The problem with prairie dogs…

Resort and village tackle these prolific rodents

(c) Can Stock Photo / stevemeese

Prairie dogs and their burrow systems can can cause problems in areas where their holes pose a safety hazard or otherwise damage an area that gets a lot of use. How best to get rid of these underground relatives of squirrels came to fore in Angel Fire this week, including Angel Fire Resort’s “explosively” controversial method and a method discussed at the Angel Fire Council regular meeting Tuesday (July 25).

Monday and Tuesday morning (July 24 and 25) Angel Fire residents (and dogs) were startled by multiple loud explosions. A few took to social media to discuss the noise:

“Great plan Angel Fire, deploying explosive gasses at 7:45 am daily to rid us of prairie dogs,” Randy Schell posted on Facebook. In the resulting conversation that followed, Angel Fire Mayor Barbara Cottam let residents know this was not a village effort.

“The gunshot type blasts heard earlier this morning in Angel Fire were a result of Angel Fire Resort’s prairie dog mitigation efforts,” Maya Lengerich, Risk Manager at Angel Fire Resort wrote in an email statement in response to a request from The Chronicle. “The resort was testing a new method designed to alleviate prairie dog issues in the area. The scope of work was limited to Angel Fire Resort property. Angel Fire Resort sought prior authorization for use of the system from the village and local law enforcement. The system was much louder than anticipated by all parties involved. The test phase is complete. The resort is still evaluating the effectiveness of the efforts.”

The resort did not specify where its mitigation efforts were taking place, but a witness told The Chronicle she saw the teams working at the resort’s welcome center on North Angel Fire Road and at Frontier Park. The resort also did not specify what method they were testing, however, given the explosive nature of the method and the lack of a weapon like a gun, it was likely either gas cartridges or a new method used by ranchers called the “Rodenator,” which not only kills prairie dogs but also flattens their tunnels, according to “Oxygen is mixed with propane and injected into the prairie dog burrows. Propane is heavier than air, so the mix sinks into the tunnels and dens. It is ignited and produces an expanding force that reportedly travels 5,000 feet per second. The concussion flattens the tunnels and kills 90 percent of the prairie dogs…. There is no poisonous residue remaining to threaten the environment or health of humans.”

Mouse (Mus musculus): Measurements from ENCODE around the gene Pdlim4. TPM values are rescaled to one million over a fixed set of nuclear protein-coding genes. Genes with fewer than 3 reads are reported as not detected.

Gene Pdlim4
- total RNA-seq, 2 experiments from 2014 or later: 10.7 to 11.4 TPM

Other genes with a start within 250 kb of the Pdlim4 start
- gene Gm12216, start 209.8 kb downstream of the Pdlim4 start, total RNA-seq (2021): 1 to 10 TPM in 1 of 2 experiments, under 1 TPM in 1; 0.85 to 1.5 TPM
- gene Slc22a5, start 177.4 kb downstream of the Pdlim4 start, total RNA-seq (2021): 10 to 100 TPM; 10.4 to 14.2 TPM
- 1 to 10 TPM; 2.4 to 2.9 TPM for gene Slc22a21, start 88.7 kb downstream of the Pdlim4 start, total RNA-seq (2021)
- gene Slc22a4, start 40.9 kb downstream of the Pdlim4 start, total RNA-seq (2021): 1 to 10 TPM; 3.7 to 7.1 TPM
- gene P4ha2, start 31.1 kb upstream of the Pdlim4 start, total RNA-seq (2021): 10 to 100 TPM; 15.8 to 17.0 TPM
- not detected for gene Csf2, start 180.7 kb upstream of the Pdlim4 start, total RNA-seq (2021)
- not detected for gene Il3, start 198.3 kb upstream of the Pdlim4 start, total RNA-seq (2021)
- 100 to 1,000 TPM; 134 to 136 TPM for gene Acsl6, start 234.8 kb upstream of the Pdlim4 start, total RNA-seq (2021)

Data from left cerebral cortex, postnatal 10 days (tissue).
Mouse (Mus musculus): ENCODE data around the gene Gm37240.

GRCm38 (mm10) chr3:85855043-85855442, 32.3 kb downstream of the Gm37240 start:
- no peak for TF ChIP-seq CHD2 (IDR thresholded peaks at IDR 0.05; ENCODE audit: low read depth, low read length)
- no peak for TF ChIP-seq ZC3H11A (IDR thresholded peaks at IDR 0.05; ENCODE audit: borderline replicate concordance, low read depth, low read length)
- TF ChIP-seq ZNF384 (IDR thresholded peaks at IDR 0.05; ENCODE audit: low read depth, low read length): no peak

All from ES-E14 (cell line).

At the Tuesday evening council meeting, Tracy Orr, who wears multiple hats at the village including sales and marketing for the Allen Fields soccer and softball fields, reported prairie dogs were burrowing under and through the athletic fields’ artificial turf. 

She introduced USDA Wildlife Specialist Cody Hazen who told council his department could address the issue for a nominal fee. “The only thing we would charge the village is for the cost of the pesticides.”

He explained because the area’s Gunnison’s prairie dogs hibernate, his department could tackle the problem in early spring using “aluminum phosphide or the USDA gas cartridge which turns into phosphine gas. [Aluminum phosphide] reacts with the moisture in the air and turns into phosphine gas so all that’s left is inert elements. Even if another animal eats the dead prairie dogs there is no harm.”

Mayor Cottam quipped, “As long as there’s no explosion I guess we’re OK.”

Hazen suggested the village send someone to get licensed, noting, “We’re not a permanent fix, we’re more of a band aid. All it is is a maintenance issue like cutting the grass.”

Prairie dog mitigation or eradication is often controversial in the West. Some question whether such removal is even necessary. For example, the group Defenders of Wildlife notes, “Prairie dogs are considered a ‘keystone’ species because their colonies create islands of habitats that benefit approximately 150 other species” including the endangered black-footed ferret and “prairie dogs make up more than 90 percent of the black-footed ferret’s diet.”

Long considered a major pest by ranchers, there are now data that support prairie dogs’ potential benefit to cattle. However, prairie dogs carry fleas that sometime harbor a bacteria known to cause bubonic plague in pets and humans and, according to the National Park Service, “the plague usually appears when there is a stress in the prairie dog population” particularly overpopulation.

Angel Fire Resort and the Village of Angel Fire’s efforts seem centered around removing a pest that either mars the landscape or otherwise poses a threat to humans in areas — like Frontier Park — that get a lot of foot traffic.